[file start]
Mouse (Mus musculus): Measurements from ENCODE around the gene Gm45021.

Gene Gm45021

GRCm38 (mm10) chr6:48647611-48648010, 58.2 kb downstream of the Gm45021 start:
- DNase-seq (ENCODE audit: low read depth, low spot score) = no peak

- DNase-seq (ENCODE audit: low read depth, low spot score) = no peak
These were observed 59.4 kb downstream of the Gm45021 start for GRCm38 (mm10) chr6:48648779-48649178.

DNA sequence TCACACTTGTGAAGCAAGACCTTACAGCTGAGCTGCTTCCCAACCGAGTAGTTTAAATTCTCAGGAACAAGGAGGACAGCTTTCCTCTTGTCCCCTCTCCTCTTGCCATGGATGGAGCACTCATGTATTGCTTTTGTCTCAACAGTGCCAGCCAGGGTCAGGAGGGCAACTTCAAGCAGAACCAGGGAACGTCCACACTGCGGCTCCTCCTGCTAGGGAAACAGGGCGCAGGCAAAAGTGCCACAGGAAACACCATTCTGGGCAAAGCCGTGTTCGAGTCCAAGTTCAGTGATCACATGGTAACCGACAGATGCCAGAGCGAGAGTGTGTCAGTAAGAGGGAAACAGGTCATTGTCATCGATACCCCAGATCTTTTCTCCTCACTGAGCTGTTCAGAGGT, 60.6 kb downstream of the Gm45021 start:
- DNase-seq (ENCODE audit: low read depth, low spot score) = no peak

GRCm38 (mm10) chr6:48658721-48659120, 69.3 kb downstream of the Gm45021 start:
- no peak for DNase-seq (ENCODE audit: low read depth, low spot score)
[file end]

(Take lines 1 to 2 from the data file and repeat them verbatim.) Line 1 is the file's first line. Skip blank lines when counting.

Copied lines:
Mouse (Mus musculus): Measurements from ENCODE around the gene Gm45021.

Gene Gm45021